Pregnancy is a period of great physiological stress for the woman as she is nurturing a growing fetus in her body. It is time of increased nutritional needs, both to support the rapidly growing fetus and to allow for the changes occurring in the body. Throughout pregnancy, recommended intakes of many vitamins and minerals are higher than those recommended prior to pregnancy.
Fetal development is accompanied by many physiological, biochemical and hormonal changes occurring in the mother’s body, which influence the need for various nutrients and the efficiency with which the body uses them. These changes include:
- Increased basal metabolic rate: Due to fetal growth and development there is an increase in the metabolic rate by about 5% in the first trimester reaching to as high as 12% during later stages of pregnancy, which in turn calls for increased caloric requirement.
- Gastric changes: There is altered gastric function during pregnancy. Nausea, vomiting and constipation are very common during pregnancy.
- Hormonal changes: There is increased secretion of certain hormones like aldosterone, thyroxin, growth hormone and parathyroid hormone.
- Altered kidney function: There is an increased production of various waste materials like creatinine, urea and other waste products.
Choose food wisely
Since there is an increased requirement of all the nutrients during pregnancy, it is suggested to consume a well balanced diet. A woman's need for calories, protein, vitamins, minerals, and water all increase during pregnancy. With the exception of iron for many women, a careful selection of food can and should provide the additional calories and nutrients required. For healthy women, no special dietary supplements or foods are needed to ensure adequate nutrition. Your daily meals should consist of various food products from the different food groups, such as:
- Milk and milk products: Dairy products provide numerous nutrients and are especially high in calcium and proteins. Calcium is essential in the formation of bones and teeth. If your intake isn’t sufficient, your baby can withdraw calcium from your bones, making you more at risk of developing osteoporosis later in life. If you don’t like to drink milk, try flavouring it with chocolate or a drop of vanilla or serving it chilled. The other ways to enhance milk intake is to take milk products in place of milk as such, which include curd, cheese, butter, etc. One cup of curd contains the same amount of calcium as a cup of milk, so include it with snacks and meals or substitute plain curd for some of the mayonnaise in salad dressings. Another way to add milk to your diet is to choose pudding desserts.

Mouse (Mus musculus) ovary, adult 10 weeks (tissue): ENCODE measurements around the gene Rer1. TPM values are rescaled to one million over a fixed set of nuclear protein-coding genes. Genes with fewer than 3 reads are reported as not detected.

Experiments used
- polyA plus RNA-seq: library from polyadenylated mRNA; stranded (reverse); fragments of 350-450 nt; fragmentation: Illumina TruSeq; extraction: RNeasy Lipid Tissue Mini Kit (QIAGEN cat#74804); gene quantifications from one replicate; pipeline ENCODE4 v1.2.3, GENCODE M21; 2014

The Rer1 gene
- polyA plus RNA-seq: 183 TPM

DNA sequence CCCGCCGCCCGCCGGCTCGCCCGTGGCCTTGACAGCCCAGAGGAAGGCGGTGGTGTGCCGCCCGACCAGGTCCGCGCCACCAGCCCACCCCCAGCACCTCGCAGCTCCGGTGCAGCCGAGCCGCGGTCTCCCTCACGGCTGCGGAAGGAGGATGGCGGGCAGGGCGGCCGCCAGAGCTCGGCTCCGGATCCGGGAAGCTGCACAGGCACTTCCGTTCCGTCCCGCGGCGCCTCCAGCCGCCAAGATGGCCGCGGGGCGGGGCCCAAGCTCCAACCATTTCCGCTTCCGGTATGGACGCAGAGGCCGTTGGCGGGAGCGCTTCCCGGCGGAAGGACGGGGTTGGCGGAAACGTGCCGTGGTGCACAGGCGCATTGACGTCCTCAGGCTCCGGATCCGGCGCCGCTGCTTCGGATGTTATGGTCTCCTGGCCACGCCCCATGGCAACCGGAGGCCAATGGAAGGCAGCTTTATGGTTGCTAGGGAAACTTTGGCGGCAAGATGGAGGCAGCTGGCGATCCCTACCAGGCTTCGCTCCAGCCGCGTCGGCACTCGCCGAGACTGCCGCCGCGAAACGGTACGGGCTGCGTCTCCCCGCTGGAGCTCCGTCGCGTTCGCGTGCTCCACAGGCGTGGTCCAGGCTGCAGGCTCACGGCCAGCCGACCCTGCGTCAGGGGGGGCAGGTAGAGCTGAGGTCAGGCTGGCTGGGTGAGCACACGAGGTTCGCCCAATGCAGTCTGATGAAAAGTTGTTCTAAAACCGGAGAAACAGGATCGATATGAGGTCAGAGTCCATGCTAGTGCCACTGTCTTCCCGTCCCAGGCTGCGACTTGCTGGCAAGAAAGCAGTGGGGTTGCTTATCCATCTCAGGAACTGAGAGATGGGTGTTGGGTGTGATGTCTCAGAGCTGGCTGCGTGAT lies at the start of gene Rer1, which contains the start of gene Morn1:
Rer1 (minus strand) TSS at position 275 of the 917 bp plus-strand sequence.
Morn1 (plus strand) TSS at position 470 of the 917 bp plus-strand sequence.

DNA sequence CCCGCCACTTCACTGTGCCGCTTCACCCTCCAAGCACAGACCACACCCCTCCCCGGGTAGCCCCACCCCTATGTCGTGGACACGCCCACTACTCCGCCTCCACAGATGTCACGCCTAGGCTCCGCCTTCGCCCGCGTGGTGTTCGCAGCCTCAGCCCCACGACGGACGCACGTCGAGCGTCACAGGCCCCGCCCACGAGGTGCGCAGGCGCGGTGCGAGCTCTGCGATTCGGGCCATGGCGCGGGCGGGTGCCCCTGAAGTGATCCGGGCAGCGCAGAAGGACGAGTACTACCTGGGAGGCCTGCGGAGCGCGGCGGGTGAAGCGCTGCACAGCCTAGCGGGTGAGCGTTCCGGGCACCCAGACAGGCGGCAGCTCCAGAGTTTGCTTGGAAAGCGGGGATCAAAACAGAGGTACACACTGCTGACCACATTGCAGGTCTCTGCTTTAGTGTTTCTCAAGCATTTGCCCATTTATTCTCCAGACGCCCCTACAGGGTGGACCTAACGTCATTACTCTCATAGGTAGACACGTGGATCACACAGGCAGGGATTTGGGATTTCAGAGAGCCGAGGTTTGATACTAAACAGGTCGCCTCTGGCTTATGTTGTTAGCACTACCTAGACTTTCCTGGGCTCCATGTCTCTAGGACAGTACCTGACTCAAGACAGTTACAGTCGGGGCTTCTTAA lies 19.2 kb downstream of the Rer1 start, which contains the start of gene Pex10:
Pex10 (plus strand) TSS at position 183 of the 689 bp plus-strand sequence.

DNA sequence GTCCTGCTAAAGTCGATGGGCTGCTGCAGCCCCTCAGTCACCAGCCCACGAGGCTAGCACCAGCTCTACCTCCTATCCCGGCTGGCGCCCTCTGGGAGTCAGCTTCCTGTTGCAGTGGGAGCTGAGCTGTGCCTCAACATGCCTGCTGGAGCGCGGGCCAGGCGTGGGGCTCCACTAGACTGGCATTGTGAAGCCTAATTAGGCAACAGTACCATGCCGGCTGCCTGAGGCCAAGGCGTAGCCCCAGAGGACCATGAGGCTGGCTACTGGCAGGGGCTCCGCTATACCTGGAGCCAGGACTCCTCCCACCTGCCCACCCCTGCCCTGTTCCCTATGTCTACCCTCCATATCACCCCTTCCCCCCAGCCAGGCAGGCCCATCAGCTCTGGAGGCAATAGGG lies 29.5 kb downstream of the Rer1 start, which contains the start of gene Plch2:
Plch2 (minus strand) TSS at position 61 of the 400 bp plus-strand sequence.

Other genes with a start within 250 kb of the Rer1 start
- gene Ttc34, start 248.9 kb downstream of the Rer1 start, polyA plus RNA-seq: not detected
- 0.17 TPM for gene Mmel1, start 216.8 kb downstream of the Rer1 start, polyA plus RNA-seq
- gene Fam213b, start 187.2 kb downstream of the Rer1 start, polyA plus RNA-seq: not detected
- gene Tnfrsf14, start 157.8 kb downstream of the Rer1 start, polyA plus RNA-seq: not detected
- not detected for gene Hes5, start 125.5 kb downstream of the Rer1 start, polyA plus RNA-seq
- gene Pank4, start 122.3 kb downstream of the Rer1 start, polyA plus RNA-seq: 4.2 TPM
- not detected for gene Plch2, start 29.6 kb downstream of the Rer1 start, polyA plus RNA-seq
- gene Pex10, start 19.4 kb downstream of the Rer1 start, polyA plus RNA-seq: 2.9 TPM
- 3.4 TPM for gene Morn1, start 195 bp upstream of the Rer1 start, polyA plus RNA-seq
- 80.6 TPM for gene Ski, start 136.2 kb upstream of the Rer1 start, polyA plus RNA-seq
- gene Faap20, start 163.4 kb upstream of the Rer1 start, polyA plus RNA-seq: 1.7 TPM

- Cereals/grains, dals and other pulses: Protein, a major nutrient in this group, is necessary for growth of new cells and replacement of old ones.
- Vegetables: These provide vitamins A and C among other vitamins, minerals and fibre, which can help relieve constipation. Foods rich in Vitamin C are citrus fruits, cabbage, potatoes, spinach, green beans and tomatoes. Eating foods rich in Vitamin C helps the body absorb the iron in foods. The body does not store Vitamin C, so these foods are needed daily.
- Fruits: Oranges, grapefruit, melons and berries are the best sources of Vitamin C. Deep yellow fruits like papaya and mango are good sources of Vitamin A. It is easy to eat three or more servings of fruit a day; juice or fresh fruit for breakfast, fresh or dried fruit for a snack, a fruit salad with lunch and a fruit dessert with dinner.
- Meat, fish and poultry: This food group like cereals and pulses provide with proteins necessary for growth and development of the baby.
Recommended dietary allowances of various nutrients during pregnancy:
The nutrient needs are increased in view of the development of maternal organs such as uterus, placenta, breast tissue and to build up body reserves to be utilised at the time of delivery and subsequently during lactation.
However, an increased nutrient intake has been suggested mainly in the second and third trimesters of pregnancy. The recommended levels of nutrient intake for women during the 2nd and 3rd trimesters of pregnancy are given in the table below: